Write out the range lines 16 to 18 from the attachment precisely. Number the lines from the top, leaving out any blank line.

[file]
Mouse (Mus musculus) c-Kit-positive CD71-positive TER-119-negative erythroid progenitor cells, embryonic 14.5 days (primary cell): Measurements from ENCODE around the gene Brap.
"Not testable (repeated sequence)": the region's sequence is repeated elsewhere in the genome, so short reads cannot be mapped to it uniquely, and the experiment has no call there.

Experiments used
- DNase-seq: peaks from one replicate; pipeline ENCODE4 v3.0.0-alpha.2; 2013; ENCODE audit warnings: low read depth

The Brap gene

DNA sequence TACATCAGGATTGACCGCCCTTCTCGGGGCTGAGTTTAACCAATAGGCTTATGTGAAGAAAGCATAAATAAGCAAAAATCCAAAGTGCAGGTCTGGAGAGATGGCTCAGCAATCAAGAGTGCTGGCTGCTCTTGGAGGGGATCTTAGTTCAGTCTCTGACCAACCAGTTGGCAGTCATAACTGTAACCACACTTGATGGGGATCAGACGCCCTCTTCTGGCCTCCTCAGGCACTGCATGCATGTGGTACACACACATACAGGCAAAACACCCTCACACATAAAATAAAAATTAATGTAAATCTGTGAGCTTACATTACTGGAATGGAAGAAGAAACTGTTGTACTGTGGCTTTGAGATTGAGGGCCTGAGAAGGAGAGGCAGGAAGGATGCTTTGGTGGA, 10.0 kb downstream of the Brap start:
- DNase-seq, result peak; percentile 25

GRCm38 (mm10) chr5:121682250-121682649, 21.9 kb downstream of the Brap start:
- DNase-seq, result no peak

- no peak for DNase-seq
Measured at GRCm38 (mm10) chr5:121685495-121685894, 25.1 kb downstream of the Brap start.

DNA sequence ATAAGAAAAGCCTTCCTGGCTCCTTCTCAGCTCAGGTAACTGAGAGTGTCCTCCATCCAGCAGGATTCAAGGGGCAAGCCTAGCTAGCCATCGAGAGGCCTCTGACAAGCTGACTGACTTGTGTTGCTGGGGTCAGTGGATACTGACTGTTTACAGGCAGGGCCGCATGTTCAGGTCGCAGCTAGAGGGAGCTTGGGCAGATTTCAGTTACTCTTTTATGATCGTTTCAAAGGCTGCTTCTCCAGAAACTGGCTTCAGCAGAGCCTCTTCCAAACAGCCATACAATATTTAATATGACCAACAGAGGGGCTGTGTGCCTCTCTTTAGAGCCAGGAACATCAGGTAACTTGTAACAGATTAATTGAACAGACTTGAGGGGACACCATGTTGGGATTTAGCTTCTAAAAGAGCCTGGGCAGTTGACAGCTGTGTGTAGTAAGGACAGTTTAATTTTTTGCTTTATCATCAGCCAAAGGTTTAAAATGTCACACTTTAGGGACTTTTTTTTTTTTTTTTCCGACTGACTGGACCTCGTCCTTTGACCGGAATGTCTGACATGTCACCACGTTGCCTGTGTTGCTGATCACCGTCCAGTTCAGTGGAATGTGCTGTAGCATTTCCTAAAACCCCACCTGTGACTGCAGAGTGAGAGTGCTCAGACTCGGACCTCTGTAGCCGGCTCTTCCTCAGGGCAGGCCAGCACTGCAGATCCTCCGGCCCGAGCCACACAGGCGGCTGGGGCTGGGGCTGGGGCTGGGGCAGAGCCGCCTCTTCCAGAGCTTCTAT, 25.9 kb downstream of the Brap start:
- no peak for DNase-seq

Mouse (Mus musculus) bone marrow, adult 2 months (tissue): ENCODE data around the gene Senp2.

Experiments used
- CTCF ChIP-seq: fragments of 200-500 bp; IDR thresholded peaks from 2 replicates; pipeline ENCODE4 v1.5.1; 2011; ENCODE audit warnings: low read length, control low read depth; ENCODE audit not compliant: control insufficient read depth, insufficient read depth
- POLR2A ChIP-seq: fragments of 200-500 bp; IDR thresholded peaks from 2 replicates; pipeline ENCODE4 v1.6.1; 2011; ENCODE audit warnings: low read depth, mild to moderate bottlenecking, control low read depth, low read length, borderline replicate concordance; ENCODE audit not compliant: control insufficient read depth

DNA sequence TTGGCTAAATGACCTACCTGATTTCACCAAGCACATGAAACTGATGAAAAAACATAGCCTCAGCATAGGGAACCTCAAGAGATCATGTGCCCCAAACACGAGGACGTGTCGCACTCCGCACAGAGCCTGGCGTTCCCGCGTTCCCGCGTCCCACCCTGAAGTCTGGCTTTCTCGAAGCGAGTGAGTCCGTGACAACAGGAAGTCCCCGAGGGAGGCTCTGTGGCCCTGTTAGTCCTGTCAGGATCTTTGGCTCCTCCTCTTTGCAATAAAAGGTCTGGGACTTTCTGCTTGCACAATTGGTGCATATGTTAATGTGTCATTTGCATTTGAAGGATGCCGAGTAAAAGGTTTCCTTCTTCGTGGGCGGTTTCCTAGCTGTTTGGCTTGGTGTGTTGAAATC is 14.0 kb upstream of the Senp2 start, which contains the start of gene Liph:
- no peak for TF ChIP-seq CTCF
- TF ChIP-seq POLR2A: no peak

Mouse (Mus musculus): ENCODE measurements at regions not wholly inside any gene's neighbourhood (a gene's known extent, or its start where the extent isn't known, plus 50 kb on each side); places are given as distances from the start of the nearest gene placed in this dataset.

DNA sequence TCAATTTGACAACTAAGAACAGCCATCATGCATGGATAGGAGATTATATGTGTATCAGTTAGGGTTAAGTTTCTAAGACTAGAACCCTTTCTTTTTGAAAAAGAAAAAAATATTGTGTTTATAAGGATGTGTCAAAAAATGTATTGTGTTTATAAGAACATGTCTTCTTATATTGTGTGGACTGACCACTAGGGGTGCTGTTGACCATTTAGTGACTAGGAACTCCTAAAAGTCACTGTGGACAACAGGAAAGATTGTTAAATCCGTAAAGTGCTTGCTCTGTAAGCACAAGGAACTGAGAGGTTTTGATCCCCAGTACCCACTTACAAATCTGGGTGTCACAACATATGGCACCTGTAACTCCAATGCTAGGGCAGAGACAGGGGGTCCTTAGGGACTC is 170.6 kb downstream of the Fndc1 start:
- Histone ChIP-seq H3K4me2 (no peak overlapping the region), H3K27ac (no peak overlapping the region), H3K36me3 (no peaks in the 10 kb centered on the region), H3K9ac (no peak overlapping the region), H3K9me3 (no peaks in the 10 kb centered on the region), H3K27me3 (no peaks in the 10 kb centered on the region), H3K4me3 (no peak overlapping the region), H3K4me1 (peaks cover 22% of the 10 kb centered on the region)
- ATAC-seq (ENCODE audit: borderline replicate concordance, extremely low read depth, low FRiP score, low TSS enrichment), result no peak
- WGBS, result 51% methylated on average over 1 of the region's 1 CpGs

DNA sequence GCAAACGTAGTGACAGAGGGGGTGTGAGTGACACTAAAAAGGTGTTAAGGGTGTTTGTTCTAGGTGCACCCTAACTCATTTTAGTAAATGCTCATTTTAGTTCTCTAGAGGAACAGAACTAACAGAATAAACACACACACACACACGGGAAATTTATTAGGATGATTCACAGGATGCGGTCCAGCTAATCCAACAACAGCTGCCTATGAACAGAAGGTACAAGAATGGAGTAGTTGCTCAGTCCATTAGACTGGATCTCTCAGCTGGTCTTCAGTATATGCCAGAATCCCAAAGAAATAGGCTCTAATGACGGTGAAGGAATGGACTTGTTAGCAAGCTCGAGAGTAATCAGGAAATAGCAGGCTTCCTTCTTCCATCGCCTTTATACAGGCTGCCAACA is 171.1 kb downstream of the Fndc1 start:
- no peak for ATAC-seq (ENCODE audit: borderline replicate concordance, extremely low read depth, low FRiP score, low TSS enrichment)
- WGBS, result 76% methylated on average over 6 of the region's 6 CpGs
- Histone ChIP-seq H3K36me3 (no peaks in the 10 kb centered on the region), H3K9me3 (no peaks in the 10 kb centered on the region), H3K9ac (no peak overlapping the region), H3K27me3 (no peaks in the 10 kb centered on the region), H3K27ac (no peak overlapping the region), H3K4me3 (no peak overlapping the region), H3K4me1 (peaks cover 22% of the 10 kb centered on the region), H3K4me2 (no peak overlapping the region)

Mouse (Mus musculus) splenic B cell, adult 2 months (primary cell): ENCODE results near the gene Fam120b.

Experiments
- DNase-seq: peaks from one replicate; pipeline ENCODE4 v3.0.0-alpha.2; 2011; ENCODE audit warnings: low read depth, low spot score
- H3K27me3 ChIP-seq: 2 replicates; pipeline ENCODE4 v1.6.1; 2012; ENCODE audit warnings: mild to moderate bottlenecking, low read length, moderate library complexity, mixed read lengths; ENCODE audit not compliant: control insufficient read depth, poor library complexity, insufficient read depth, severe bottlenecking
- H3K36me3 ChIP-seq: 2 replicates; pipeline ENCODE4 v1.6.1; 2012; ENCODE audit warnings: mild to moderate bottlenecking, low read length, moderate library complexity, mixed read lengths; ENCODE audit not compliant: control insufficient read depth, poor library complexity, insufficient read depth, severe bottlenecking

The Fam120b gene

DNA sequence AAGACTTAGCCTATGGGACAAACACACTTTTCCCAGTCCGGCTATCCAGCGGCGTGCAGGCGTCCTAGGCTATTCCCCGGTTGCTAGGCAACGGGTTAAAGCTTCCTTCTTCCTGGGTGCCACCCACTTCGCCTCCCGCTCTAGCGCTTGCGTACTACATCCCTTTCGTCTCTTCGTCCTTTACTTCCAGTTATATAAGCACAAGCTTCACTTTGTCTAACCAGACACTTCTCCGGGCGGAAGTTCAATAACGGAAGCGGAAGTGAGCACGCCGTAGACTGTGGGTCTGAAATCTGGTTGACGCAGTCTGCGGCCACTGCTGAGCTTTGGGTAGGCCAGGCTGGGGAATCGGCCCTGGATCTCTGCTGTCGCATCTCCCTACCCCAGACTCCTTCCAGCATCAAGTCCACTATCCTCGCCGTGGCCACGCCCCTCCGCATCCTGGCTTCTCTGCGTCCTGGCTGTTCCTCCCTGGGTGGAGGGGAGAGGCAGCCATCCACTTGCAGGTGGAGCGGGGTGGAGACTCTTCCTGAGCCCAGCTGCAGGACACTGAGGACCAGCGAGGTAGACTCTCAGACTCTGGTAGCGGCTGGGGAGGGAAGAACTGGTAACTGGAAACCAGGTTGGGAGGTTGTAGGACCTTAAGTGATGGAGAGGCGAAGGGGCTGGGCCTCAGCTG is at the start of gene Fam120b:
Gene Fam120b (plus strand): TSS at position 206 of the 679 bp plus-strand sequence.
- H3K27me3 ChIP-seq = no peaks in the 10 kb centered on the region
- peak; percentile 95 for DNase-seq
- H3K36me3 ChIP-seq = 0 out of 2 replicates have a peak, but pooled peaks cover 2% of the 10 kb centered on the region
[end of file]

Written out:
- CTCF ChIP-seq: fragments of 200-500 bp; IDR thresholded peaks from 2 replicates; pipeline ENCODE4 v1.5.1; 2011; ENCODE audit warnings: low read length, control low read depth; ENCODE audit not compliant: control insufficient read depth, insufficient read depth
- POLR2A ChIP-seq: fragments of 200-500 bp; IDR thresholded peaks from 2 replicates; pipeline ENCODE4 v1.6.1; 2011; ENCODE audit warnings: low read depth, mild to moderate bottlenecking, control low read depth, low read length, borderline replicate concordance; ENCODE audit not compliant: control insufficient read depth

DNA sequence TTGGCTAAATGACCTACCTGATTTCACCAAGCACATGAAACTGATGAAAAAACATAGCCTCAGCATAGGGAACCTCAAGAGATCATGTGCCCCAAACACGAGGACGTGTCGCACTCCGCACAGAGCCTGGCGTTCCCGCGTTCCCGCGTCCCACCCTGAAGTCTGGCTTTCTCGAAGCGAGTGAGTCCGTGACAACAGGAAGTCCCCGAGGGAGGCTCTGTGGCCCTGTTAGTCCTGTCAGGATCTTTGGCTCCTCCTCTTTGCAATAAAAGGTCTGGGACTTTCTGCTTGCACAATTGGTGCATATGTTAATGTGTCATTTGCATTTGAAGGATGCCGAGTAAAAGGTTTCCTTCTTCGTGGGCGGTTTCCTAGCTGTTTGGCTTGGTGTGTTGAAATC is 14.0 kb upstream of the Senp2 start, which contains the start of gene Liph: